District court is a place where long, tedious moments of waiting and mundane process are punctuated by occasional flashes of intense personal drama; a place where people struggling with addiction alternately display the raw horror of their transition to sobriety and their moments of triumph; a place that, perhaps, serves as our society’s final social safety net.
The first drug court participant to stand at the podium on this morning was also the one who had been there the longest; he was celebrating a significant milestone.
“Good morning, your honor. How are you?” Nicholas asked.

“Good! How are you?” Cooney said.


After Cooney asked Nicholas how his recovery has been going, Nicholas told Cooney he’s finishing up the Twelve Steps, most recently concentrating on steps 10, 11 and 12 — admitting when he’s wrong, praying for wisdom and strength, practicing the steps’ principals in his day to day. He explained that he’s going to meetings and meets with his sponsor each week.

He also talked about how far he’d come — from viewing the steps with cynicism and scorn to buying in. For example, he said, he had an epiphany at step 4 while taking a moral personal inventory.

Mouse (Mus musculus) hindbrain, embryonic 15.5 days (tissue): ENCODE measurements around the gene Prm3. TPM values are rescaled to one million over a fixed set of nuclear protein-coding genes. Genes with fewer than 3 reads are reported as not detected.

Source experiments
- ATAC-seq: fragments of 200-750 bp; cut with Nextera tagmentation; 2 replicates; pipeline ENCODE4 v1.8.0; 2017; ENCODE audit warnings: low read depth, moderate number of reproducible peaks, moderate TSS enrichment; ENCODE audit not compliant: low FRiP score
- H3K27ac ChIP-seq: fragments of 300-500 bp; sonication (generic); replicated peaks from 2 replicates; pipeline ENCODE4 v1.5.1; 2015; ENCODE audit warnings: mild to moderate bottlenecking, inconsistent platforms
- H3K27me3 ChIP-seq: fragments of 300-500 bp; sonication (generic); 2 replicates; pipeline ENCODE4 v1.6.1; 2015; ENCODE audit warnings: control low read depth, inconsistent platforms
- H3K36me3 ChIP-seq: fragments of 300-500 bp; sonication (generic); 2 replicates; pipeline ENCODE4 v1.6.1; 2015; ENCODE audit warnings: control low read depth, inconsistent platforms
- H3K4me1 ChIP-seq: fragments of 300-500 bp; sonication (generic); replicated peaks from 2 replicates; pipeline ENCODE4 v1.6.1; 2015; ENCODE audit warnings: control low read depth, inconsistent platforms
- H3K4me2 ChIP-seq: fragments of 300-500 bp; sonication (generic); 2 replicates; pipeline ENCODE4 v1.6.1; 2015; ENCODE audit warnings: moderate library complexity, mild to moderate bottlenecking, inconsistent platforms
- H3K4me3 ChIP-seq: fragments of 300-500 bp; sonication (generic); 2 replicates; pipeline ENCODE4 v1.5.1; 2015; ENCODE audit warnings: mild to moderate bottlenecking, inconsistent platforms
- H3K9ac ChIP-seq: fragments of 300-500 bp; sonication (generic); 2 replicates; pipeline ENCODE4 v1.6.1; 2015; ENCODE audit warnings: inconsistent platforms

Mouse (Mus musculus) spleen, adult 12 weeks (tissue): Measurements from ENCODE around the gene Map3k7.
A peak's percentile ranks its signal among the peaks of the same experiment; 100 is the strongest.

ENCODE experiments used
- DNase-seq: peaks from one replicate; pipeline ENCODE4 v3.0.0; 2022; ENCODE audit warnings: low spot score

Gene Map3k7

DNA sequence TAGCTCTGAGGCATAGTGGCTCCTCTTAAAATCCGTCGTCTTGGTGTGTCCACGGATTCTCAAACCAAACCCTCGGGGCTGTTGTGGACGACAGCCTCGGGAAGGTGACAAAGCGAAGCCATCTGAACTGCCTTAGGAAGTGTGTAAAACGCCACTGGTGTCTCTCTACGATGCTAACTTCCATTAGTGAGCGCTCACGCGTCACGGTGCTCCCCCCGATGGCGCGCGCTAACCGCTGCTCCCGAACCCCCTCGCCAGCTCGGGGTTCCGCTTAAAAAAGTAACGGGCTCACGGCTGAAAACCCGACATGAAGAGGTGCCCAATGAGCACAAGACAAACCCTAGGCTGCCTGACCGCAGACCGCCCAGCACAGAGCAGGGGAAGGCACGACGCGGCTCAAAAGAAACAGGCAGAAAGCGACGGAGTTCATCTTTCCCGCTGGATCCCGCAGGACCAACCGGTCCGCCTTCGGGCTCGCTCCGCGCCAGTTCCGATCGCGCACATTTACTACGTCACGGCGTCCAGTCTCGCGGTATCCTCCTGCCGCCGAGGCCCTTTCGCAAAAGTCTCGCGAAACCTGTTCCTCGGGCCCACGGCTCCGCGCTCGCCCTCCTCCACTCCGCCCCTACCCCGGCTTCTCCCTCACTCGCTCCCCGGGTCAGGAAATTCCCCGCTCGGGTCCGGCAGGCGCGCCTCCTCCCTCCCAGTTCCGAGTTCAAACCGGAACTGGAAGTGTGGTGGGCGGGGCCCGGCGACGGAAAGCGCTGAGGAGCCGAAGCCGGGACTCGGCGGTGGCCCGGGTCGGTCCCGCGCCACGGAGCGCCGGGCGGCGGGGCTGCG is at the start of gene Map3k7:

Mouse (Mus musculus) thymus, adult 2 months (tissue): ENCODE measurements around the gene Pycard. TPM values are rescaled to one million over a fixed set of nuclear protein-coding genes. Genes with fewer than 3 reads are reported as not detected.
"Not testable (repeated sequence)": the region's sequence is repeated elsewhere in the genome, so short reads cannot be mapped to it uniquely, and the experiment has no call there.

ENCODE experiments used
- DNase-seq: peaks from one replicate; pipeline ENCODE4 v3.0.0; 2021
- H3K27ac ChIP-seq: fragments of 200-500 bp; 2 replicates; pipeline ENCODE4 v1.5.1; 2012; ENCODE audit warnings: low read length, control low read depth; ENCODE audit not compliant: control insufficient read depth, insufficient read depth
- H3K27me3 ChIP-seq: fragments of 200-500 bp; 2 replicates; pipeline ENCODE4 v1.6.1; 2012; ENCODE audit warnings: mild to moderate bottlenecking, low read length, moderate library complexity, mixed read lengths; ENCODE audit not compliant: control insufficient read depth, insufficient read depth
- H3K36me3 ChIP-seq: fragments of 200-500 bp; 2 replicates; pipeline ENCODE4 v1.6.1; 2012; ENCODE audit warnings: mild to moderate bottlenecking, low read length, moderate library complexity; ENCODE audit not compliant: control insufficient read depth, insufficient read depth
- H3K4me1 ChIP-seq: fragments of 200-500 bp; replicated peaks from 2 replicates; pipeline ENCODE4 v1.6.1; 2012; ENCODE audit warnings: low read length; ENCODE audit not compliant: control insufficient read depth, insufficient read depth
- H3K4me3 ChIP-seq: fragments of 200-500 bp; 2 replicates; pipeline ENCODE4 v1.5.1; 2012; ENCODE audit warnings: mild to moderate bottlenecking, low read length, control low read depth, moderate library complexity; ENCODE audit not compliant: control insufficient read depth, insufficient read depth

“At first when I was starting my inventory, I was like, ‘Oh, this is stupid, why am I doing this?’” the 26-year-old said. “And then when I was finished with it, I was like, ‘Wow, this is really cool.’”

Nicholas’ journey in drug court began in 2017, when sheriff’s deputies visited his home to serve a warrant. According to his case file, the deputies found him with a white powdery substance that would turn out to be methamphetamine; when they went to arrest him, Nicholas froze up and officers took him to the ground.

He was charged with resisting arrest and possession of meth — felonies that could have meant 10 years in prison.

On this day in court, however, Nicholas was able to celebrate a turning point: Cooney announced it was time for Nicholas’ charges to officially be reduced to misdemeanors.
“Congratulations,” Cooney said, with a broad smile.